Back in 2005 and 2007, I wrote a couple of posts about the "Annual Rite of Overdue Dumping." I claimed this event occurs early in the year, especially right after Valentine's Day. I hypothesized that the dump-fest results from a backlog of potential break-ups that were postponed to get through the holiday season. I also suggested some game-theoretic reasons to think the cycle becomes exaggerated (higher highs and lower lows) when people take others' behavior into account in their mating choices.
In the comments, some readers wondered whether the Annual Rite of Overdue Dumping was a real phenomenon. I was forced to admit that I had no hard data, only my perceptions about when people break up.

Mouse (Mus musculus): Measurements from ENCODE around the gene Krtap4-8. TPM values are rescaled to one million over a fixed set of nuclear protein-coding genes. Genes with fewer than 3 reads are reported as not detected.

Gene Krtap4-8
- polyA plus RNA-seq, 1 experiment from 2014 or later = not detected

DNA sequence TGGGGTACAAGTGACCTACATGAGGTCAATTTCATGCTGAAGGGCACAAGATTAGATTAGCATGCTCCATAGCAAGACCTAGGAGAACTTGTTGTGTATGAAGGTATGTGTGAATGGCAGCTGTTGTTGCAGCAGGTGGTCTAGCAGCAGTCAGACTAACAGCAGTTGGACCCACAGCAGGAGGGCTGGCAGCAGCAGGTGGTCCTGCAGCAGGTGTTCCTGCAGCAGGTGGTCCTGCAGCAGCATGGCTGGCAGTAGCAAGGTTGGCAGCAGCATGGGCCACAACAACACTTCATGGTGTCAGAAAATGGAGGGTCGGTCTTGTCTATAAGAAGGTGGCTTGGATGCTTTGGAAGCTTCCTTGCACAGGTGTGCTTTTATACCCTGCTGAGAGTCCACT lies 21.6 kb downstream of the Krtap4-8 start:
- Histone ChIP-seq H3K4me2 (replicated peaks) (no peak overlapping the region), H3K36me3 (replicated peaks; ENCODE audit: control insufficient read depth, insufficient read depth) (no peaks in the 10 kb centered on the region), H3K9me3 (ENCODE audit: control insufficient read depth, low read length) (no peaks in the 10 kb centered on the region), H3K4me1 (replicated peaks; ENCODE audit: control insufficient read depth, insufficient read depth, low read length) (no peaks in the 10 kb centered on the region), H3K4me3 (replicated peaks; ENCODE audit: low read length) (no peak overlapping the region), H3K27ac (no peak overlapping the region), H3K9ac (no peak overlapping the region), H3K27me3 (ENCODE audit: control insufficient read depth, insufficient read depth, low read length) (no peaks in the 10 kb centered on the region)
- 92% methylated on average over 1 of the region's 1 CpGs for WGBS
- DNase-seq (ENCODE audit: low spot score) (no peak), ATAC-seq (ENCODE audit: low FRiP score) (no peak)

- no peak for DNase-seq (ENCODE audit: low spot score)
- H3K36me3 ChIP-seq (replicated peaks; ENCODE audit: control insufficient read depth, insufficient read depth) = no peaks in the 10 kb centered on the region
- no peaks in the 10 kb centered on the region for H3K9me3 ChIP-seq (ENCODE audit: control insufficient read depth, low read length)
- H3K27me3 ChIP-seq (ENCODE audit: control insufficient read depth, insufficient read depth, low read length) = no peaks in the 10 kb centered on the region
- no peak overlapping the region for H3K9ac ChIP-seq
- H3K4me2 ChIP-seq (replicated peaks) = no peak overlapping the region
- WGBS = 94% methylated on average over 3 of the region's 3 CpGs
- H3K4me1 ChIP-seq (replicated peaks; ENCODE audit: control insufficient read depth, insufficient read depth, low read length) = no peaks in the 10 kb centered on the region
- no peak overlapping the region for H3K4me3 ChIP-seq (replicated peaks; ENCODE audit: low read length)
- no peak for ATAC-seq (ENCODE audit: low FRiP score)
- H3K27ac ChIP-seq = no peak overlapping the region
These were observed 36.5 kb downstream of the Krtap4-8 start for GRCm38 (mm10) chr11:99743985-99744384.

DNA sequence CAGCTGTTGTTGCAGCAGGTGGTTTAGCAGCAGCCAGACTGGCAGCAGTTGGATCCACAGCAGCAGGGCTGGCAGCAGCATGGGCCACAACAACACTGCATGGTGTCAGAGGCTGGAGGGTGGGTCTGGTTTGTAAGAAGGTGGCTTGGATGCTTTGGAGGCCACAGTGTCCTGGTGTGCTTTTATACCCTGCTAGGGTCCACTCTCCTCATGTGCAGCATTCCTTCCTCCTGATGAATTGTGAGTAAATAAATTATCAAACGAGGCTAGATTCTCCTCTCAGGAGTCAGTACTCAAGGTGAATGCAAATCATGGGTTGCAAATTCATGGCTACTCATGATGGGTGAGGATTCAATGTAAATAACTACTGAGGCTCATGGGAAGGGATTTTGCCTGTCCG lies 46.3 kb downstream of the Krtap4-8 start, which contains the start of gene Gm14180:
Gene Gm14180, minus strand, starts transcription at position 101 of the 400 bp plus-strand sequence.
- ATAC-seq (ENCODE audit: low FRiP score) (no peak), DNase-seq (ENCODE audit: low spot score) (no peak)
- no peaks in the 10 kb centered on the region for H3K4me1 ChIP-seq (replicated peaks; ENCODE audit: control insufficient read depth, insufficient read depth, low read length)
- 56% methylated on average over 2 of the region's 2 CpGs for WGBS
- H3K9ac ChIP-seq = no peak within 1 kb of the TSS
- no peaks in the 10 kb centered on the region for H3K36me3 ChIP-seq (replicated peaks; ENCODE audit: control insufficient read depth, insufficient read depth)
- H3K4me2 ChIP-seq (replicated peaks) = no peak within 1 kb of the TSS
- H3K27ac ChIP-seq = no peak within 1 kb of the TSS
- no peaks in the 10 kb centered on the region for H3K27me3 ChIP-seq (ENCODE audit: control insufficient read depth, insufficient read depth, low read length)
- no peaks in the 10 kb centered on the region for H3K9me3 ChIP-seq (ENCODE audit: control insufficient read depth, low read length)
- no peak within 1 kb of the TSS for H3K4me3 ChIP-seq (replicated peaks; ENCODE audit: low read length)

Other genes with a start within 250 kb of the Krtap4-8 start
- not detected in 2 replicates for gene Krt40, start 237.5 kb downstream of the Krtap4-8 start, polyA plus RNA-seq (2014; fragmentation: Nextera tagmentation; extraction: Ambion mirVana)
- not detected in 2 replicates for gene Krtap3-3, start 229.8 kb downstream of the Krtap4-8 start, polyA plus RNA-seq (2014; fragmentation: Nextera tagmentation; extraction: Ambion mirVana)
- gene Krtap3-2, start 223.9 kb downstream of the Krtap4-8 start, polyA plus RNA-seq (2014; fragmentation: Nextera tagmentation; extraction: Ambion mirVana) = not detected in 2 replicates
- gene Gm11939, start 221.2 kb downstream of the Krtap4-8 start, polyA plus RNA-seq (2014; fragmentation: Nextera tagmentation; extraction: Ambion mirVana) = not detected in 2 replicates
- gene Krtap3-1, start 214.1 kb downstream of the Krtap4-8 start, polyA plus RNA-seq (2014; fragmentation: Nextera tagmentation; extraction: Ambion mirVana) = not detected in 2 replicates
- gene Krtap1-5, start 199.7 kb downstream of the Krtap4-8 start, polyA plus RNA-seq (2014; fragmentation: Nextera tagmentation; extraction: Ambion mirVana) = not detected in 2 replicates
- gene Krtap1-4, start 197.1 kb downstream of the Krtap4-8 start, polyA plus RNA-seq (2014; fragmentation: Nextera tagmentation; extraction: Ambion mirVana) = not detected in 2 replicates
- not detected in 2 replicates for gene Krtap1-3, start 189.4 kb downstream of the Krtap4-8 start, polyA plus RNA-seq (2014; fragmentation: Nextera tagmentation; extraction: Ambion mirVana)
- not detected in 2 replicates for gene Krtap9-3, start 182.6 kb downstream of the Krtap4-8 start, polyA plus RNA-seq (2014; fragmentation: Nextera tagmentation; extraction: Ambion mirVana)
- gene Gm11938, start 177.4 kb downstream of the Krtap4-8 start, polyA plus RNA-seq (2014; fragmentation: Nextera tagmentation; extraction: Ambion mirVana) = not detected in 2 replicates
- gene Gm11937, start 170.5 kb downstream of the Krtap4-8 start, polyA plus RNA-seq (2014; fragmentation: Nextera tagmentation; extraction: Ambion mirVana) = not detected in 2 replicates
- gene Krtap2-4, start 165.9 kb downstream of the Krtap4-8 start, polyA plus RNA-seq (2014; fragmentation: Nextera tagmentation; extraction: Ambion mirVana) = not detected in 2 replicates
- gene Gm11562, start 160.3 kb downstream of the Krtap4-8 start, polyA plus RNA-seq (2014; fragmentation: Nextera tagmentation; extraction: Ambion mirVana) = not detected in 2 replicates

Well, now the data are in. Check out this graph, based on Facebook break-up announcements collected by David McCandless and Lee Byron:
As you can see, a rising number of break-ups do indeed happen in January and February, peaking in March shortly after Valentine's Day.
There is also a peak in break-ups in early December, presumably in anticipation of Christmas. This surprised me a little, since I thought that peak would happen pre-Thanksgiving. But it's still consistent with my story of holiday-delayed break-ups. Those who miss their window in early December tend to wait until February or March. (I doubt many of the people breaking up in March are the same people who broke up in early December, although I suppose some people might have holidays-only relationships.) Perhaps we should call this earlier peak the "Annual Rite of Premature Dumping."
In any case, I consider myself vindicated.